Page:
# What are correlation coefficient strong, moderate and weak ranges of distance and phik correlations?

I'm using python to calculate different types of correlations such as Pearson, Spearman, Kendall, Cramer's v, phik and distance correlations for some data results in my research. I want to know the very strong, strong, moderate and weak ranges for each correlation of these to classify the different correlation results in my research. I got the ranges for Pearson, Spearman, Kendall, Cramer's v, but I can't find the ranges of distance (dcor in python) and phik.

I need the very strong, strong, moderate and weak ranges of distance (dcor in python) and phik correlations.

• Welcome to Cross Validated! The notions of “strong” and “weak” correlations are murky. Why do you need such words when you have the calculated value?
– Dave
Commented Mar 12 at 13:50
• Hi Monica and welcome on this site! I agree with @Dave. Thresholds like that are controversial in the first place, and their relevance is very dependent on the context of your research. There are many questions and answers on this website about this general issue (see stats.stackexchange.com/q/30118/164936, stats.stackexchange.com/q/126463/164936 , or stats.stackexchange.com/q/432661/164936 for some examples). So you should mention why you need this, otherwise I don't think it's possible to give you a good, precise answer, which is relevant to your specific situation. Commented Mar 18 at 8:59
• I'm calculating correlations between different metrics in a quantum circuit and I need to distinguish between metrics that are strongly correlated and other ones that are weakly correlated. @J-J-J Commented Mar 28 at 0:35
• So calculate the correlations. What’s the problem?
– Dave
Commented Mar 28 at 3:12
• You can just say what the correlation values are. The categories are arbitrary for Pearson correlation, anyway.
– Dave
Commented Mar 28 at 14:36

Drawing on the discussion in the comment section, one problem is that existing benchmarks are not necessarily good comparison points for your specific case.

Some often-cited benchmarks for a variety of effect sizes have been designed by Jacob Cohen, from his experience as a researcher in psychology (Cohen, 1988). However, he repeatedly warned against using them without thinking first if they are adequate for your research purpose. Some of the benchmarks you found might come from his work, though other authors provided alternative benchmarks (e.g. Bosco et al., 2015).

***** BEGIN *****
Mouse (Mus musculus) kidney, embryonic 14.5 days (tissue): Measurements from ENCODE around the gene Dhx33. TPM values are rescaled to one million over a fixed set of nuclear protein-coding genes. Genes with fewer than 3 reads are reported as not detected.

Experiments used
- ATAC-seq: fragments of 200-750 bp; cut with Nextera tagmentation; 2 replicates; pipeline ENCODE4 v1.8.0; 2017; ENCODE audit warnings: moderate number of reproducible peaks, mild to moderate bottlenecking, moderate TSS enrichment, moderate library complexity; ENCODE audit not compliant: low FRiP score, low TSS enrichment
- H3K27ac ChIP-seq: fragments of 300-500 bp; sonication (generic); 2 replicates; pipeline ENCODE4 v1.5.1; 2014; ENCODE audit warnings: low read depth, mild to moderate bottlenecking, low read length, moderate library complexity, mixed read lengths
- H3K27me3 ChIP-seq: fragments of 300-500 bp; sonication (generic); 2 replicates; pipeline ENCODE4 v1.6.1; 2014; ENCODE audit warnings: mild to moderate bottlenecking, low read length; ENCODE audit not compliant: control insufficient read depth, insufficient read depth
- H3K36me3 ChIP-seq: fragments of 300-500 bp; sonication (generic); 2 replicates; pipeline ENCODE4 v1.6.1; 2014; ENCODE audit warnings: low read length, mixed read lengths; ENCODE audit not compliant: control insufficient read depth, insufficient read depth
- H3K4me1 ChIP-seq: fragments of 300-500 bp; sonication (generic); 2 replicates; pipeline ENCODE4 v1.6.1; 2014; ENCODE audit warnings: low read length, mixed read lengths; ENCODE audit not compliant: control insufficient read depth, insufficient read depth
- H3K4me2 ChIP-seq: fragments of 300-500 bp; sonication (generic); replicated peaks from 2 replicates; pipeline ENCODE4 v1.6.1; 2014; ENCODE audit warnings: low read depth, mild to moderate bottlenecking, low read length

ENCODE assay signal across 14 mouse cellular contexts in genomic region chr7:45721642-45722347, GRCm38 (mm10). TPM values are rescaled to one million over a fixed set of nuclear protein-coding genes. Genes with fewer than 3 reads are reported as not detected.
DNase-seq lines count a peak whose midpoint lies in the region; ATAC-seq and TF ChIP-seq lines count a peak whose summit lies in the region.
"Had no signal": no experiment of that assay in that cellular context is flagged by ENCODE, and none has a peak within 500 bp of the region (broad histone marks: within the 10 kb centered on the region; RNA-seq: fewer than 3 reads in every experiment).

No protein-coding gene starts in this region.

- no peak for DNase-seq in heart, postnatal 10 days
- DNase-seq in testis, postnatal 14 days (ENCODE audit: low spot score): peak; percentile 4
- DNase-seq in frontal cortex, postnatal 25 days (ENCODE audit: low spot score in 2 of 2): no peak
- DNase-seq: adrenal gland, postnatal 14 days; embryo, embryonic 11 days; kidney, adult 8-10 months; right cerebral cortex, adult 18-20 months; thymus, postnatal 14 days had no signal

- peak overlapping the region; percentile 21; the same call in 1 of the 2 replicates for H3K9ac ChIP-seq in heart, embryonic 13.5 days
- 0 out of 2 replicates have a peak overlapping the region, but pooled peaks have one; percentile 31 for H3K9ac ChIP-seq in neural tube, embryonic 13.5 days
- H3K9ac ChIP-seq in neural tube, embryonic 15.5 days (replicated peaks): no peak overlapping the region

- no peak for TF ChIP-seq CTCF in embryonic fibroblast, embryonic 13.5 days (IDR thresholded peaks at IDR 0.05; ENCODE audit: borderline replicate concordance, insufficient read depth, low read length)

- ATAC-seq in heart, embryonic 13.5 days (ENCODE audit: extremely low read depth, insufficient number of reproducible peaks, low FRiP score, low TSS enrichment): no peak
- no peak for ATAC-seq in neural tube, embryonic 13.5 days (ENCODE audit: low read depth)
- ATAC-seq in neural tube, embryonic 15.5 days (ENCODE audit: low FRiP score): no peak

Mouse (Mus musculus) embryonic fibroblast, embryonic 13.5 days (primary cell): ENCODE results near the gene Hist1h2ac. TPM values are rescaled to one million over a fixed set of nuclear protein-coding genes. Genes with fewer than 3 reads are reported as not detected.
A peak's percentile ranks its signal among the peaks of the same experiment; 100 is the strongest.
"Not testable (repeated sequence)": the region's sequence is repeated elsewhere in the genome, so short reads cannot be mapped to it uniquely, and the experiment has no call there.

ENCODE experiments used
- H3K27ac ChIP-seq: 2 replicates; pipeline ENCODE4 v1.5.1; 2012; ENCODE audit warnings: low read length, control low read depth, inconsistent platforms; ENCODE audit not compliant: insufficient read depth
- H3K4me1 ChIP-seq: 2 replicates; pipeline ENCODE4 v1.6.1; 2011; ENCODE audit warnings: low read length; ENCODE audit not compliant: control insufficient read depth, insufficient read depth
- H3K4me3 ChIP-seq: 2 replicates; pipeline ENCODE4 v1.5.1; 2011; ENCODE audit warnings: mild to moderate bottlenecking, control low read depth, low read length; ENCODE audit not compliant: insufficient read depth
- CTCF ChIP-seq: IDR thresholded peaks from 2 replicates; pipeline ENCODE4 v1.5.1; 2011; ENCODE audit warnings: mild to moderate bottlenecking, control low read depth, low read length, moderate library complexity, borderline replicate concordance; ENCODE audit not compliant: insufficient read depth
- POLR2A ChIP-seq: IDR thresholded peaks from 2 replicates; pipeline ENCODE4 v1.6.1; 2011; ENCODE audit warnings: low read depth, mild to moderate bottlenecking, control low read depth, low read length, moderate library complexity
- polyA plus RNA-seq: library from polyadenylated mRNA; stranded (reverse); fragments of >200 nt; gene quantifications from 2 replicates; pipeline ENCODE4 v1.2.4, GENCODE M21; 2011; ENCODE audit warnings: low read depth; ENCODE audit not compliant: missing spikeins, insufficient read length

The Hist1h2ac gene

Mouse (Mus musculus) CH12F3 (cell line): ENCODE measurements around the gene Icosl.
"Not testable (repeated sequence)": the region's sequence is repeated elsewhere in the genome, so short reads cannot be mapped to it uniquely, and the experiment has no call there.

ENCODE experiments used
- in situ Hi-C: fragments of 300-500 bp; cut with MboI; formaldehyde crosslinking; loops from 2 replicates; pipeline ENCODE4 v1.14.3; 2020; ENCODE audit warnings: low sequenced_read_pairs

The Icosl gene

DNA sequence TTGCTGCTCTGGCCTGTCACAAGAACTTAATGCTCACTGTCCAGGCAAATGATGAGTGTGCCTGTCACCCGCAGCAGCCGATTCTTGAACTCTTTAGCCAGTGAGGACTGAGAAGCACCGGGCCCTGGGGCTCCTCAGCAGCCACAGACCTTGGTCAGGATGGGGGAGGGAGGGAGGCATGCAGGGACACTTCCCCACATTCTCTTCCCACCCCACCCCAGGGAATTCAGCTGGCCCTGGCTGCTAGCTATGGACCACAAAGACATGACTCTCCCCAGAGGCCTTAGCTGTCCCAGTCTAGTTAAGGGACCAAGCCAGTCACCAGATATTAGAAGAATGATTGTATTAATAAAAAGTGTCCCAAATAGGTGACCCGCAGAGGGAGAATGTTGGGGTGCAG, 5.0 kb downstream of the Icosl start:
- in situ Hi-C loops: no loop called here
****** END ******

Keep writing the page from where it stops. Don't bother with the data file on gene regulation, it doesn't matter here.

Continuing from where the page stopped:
So if you're conducting research in a field outside of psychology (in the comment section you mention research relative to a quantum circuit, so I guess physics), it would be definitely a good idea to check if the conventions you plan to use are relevant to your field and research topic.

Some measures of effect size may have no benchmark attached to them, maybe because they are quite new and there is a lack of studies using them so far; or maybe because no one bothered to conduct a literature review to survey the magnitude of these effect sizes observed in their field of study, and then design a convention system from it.

Now, one alternative to using benchmarks is to simply report the values you're observing in your study, as noted by Dave in the comment section, so you'd be leaving the interpretation to the readers. However, you'd be losing one advantage of benchmarks, which is to give some point of comparison. As a remedy, you could include a comparison to values observed in other similar studies in your field, if any.

I guess you've probably already thought of it, but it might be also a good idea to discuss the practical implications of observing such or such value for an effect size, if your study lends itself to this kind of consideration (e.g. with the effect sizes you observed, what kind of benefit-cost ratio can we expect for possible applications of your research?). It would you give some additional basis to say if the effect size is relatively large or small.

Note that interpreting effect sizes and using benchmarks for this purpose is an issue that has been discussed several times on this website. For some hopefully helpful examples, see:

References

Cohen, J. (1988). Statistical Power Analysis for the Behavioral Sciences (2nd edition). Routledge.

Bosco, F. A., Aguinis, H., Singh, K., Field, J. G., & Pierce, C. A. (2015). Correlational effect size benchmarks. Journal of Applied Psychology, 100(2), 431–449. https://doi.org/10.1037/a0038047